The pre-Avatar media blitz was something else, wasn’t it? Seemed you couldn’t pick up a magazine or turn on the telly without seeing a profile of James Cameron. When I read the New Yorker‘s take on him, I got hung up on this:
“Creating a universe is daunting,” George Lucas said. “I’m glad Jim is doing it—there are only a few people in the world who are nuts enough to. I did it with ‘Star Wars,’ and now he’s trying to challenge that. It’s a lot of work. I do believe Jim will take this further out than anyone’s ever conceived of.”
That’s pretty heavy — Lucas has spent his whole life creating his universe; Cameron’s film is (far as I know) a one-off. In fact I never would have wondered whether Avatar would be the “next” Star Wars if I hadn’t read this — so perhaps that was a little gamesmanship by Lucas, perhaps he was intentionally setting the bar too high. Because Avatar is not the next Star Wars. It’s a good movie, certainly a quantum advance in digital effects, but it doesn’t come close to Star Wars in terms of complexity. Does it create a universe? Sure, or at least a planet. But the nagging question I had for George Lucas is this: Is creating a universe really so hard or rare? Films don’t do it too often — look back through the top-grossing films of the last few years and Avatar is, indeed, the first blockbuster sci-fi/fantasy since Revenge of the Sith in 2005. But that doesn’t mean there’s a dearth of universe-creating. It’s just happening in video games.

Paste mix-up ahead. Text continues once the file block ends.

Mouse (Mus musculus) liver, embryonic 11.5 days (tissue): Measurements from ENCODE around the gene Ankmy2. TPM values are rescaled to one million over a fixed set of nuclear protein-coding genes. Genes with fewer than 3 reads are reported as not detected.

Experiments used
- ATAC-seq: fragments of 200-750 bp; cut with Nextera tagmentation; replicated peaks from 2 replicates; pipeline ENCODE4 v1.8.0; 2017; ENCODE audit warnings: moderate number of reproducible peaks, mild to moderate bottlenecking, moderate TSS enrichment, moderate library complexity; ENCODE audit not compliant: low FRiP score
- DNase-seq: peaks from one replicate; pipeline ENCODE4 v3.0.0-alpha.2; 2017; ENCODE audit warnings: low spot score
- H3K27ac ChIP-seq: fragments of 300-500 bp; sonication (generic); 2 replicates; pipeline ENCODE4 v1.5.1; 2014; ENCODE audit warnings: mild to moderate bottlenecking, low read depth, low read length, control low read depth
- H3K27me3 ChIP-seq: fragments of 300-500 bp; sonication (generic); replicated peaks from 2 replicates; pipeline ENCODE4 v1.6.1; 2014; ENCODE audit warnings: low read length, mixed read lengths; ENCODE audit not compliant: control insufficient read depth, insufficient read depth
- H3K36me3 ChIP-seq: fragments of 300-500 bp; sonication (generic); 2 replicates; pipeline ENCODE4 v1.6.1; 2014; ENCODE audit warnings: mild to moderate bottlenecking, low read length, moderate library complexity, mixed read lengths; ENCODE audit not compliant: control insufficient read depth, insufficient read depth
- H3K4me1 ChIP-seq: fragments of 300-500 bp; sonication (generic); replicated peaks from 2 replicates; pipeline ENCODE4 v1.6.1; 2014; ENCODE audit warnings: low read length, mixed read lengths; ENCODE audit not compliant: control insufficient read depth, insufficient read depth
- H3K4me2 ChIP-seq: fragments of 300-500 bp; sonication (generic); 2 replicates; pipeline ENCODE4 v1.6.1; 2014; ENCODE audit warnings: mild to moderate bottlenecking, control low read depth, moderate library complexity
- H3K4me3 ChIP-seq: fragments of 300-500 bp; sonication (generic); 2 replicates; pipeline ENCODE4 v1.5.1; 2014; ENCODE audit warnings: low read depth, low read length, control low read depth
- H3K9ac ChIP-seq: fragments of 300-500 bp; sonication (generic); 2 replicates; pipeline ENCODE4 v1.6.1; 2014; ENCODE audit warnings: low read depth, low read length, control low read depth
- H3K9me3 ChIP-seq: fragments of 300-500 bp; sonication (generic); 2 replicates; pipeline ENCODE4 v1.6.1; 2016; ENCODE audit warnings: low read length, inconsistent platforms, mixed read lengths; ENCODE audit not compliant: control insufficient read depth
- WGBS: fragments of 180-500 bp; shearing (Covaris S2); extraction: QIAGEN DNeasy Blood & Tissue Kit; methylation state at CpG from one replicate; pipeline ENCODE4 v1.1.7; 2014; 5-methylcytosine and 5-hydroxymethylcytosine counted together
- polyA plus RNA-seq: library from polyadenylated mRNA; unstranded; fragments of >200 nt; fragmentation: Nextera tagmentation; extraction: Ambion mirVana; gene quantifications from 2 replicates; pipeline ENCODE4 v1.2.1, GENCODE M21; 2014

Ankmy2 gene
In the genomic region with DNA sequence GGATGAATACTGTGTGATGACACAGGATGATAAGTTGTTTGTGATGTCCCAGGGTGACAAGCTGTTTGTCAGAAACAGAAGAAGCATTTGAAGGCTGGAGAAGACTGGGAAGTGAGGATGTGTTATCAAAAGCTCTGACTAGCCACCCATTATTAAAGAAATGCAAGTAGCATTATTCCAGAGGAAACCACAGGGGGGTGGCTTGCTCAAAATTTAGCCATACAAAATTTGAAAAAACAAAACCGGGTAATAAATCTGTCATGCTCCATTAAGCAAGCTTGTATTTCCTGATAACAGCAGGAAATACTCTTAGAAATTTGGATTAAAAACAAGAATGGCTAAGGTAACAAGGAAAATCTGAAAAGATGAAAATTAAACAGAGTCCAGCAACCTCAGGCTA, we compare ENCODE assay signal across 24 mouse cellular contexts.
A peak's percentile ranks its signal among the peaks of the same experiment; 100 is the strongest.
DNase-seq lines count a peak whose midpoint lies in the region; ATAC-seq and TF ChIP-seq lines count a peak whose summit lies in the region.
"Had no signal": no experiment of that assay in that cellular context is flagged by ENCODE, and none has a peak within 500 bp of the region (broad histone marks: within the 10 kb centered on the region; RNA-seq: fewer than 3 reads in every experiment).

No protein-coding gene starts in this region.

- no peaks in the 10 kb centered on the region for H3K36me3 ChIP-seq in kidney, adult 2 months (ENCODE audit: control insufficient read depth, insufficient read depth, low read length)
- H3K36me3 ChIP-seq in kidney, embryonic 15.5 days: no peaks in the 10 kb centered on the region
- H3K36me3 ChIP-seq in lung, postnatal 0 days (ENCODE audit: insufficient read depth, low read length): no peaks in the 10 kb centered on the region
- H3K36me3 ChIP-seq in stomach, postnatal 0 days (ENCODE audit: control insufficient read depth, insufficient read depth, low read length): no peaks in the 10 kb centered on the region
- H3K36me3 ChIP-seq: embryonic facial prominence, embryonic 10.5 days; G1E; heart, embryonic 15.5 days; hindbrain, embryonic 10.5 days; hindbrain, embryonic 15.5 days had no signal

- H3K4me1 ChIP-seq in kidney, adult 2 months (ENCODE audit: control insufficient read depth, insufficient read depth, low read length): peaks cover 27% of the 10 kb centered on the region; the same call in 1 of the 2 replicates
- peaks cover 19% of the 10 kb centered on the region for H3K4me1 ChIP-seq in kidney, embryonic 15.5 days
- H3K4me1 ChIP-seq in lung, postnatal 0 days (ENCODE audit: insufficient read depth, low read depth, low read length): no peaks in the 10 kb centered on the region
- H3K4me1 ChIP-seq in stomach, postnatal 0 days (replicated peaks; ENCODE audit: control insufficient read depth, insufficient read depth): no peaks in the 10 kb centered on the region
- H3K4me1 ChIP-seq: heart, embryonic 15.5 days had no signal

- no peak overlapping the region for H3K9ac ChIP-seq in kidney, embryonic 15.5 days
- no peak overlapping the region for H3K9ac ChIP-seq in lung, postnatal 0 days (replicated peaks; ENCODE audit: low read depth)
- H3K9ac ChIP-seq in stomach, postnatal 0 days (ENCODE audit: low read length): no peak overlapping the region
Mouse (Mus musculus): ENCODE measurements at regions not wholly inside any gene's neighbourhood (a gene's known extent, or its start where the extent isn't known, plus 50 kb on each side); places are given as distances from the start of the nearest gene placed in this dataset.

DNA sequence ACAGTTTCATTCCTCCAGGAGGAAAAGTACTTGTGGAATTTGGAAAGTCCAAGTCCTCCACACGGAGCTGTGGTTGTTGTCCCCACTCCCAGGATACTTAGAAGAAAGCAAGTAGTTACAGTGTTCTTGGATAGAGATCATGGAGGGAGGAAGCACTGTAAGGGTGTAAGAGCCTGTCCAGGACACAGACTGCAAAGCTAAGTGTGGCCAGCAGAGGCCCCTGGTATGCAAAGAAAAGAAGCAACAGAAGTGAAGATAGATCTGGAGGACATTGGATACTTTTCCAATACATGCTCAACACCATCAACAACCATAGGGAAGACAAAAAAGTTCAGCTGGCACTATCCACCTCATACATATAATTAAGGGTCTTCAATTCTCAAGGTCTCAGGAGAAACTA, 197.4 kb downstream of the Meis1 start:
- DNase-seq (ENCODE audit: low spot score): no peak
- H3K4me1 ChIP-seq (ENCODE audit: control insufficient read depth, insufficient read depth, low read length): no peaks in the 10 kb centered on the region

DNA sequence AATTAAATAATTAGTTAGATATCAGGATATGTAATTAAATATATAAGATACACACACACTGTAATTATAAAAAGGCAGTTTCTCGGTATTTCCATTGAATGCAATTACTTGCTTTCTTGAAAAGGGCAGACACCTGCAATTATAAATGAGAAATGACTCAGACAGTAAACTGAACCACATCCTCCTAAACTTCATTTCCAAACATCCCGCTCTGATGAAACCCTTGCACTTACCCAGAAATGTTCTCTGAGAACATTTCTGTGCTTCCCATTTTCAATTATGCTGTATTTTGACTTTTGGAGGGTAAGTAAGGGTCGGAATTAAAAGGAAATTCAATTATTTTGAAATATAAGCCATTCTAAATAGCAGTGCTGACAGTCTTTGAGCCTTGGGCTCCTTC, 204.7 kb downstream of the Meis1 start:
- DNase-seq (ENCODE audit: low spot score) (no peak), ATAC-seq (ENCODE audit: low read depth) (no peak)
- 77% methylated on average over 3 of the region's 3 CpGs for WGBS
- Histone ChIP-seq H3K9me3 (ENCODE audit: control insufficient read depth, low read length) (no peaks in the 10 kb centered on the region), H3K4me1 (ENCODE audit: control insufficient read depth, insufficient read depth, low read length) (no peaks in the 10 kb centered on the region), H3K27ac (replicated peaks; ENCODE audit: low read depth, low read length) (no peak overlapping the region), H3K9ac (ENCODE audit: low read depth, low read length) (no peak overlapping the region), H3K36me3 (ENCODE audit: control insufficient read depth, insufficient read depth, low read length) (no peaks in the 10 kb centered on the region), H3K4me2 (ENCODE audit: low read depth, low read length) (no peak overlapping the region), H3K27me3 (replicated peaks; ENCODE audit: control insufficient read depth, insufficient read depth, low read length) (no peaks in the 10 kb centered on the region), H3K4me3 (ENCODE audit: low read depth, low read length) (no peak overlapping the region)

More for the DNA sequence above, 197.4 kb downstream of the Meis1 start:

As I watched the opening scenes of Avatar, I felt like I’d been through this before — this was Halo, or Doom, or Bioshock. The intro was uncannily like a video-game setup. I couldn’t shake that feeling throughout — that Avatar was a good film that might ought to have been a video game. There’s no way to check this, but I wonder whether the critics and viewers who are so nutso about Avatar happen to be a bit ignorant about the state of console gaming.